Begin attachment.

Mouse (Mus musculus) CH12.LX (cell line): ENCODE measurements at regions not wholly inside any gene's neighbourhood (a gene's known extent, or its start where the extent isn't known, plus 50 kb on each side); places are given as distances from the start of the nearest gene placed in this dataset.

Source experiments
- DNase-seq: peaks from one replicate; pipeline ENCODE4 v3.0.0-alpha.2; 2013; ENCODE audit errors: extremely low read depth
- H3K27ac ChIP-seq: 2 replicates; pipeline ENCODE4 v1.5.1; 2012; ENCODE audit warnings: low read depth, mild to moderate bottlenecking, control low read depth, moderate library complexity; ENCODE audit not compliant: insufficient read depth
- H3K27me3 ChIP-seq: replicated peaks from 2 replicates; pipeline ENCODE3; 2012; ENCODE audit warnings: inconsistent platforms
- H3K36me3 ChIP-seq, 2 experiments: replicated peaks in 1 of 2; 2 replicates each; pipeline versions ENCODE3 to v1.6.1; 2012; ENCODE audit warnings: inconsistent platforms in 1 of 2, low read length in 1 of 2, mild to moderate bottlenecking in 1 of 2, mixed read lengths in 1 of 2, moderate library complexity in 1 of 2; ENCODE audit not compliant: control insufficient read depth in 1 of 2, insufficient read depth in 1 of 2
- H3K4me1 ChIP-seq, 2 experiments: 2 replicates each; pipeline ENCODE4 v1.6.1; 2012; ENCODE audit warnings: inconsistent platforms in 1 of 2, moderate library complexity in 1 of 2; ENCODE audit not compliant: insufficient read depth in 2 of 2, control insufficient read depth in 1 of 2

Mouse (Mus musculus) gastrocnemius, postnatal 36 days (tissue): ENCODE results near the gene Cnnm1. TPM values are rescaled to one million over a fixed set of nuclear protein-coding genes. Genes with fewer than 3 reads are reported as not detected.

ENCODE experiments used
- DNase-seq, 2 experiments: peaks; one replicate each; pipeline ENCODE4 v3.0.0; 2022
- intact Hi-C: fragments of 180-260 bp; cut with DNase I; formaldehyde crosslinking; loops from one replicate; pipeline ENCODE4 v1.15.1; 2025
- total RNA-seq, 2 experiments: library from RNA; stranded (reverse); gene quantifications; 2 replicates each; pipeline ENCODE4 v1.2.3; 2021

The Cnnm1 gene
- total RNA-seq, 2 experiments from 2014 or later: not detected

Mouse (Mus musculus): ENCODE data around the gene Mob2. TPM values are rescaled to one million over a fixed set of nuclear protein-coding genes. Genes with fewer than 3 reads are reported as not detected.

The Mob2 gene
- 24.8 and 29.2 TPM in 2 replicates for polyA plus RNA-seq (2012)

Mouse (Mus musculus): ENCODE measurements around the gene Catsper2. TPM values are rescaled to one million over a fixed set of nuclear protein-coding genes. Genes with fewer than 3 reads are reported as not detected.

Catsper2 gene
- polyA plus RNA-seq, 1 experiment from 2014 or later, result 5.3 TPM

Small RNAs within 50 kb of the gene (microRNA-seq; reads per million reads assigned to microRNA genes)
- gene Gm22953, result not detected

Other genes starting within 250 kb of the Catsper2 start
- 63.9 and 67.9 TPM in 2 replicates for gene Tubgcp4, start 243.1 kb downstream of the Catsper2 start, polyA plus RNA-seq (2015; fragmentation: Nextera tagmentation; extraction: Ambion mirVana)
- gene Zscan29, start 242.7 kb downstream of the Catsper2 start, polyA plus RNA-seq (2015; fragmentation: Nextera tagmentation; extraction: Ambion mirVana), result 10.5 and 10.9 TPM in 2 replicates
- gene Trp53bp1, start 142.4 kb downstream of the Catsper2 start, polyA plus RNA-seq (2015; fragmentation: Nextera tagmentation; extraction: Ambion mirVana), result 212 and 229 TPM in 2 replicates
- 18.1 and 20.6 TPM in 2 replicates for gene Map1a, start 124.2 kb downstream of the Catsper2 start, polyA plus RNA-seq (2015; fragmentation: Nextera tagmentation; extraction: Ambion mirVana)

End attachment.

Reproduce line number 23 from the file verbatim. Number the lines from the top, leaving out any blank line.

Other genes starting within 250 kb of the Catsper2 start